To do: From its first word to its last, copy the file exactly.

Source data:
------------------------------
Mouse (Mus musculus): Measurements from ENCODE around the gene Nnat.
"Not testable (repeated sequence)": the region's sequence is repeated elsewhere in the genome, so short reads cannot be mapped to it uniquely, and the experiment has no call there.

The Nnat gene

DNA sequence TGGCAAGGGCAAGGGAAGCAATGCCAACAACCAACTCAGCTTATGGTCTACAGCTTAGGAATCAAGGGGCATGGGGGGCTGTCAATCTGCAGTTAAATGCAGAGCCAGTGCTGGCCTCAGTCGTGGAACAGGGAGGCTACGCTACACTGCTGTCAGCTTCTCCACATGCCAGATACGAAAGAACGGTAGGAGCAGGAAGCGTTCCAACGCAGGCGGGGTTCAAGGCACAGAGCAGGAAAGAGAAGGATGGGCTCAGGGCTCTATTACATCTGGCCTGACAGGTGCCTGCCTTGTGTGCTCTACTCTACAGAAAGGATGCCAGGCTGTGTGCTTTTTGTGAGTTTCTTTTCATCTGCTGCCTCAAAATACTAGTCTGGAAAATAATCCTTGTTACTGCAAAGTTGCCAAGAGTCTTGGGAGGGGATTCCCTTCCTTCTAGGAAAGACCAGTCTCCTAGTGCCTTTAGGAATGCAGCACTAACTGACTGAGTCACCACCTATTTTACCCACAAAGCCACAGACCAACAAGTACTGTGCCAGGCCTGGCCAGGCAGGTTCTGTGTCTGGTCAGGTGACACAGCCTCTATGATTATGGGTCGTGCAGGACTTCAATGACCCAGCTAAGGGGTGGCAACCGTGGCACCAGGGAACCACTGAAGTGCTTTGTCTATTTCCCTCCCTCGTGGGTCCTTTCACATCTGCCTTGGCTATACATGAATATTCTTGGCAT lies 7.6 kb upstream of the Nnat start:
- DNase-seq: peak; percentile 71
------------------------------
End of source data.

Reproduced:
Mouse (Mus musculus): Measurements from ENCODE around the gene Nnat.
"Not testable (repeated sequence)": the region's sequence is repeated elsewhere in the genome, so short reads cannot be mapped to it uniquely, and the experiment has no call there.

The Nnat gene

DNA sequence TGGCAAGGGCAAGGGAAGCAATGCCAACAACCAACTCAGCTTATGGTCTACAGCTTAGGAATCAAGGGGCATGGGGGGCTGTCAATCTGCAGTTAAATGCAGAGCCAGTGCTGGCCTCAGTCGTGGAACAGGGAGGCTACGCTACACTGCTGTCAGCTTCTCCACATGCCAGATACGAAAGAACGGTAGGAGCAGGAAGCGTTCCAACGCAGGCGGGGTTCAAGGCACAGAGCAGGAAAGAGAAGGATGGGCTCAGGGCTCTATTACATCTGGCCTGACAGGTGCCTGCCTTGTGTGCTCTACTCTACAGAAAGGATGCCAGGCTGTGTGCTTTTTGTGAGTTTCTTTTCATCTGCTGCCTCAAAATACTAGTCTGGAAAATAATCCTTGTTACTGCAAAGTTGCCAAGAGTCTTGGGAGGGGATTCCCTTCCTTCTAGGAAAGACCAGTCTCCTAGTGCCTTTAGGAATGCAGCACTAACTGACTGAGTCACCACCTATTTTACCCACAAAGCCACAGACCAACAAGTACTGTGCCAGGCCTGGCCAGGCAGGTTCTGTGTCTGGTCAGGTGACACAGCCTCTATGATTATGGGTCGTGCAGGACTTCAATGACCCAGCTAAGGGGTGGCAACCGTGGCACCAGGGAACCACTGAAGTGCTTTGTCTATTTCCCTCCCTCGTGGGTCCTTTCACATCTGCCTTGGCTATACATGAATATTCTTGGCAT lies 7.6 kb upstream of the Nnat start:
- DNase-seq: peak; percentile 71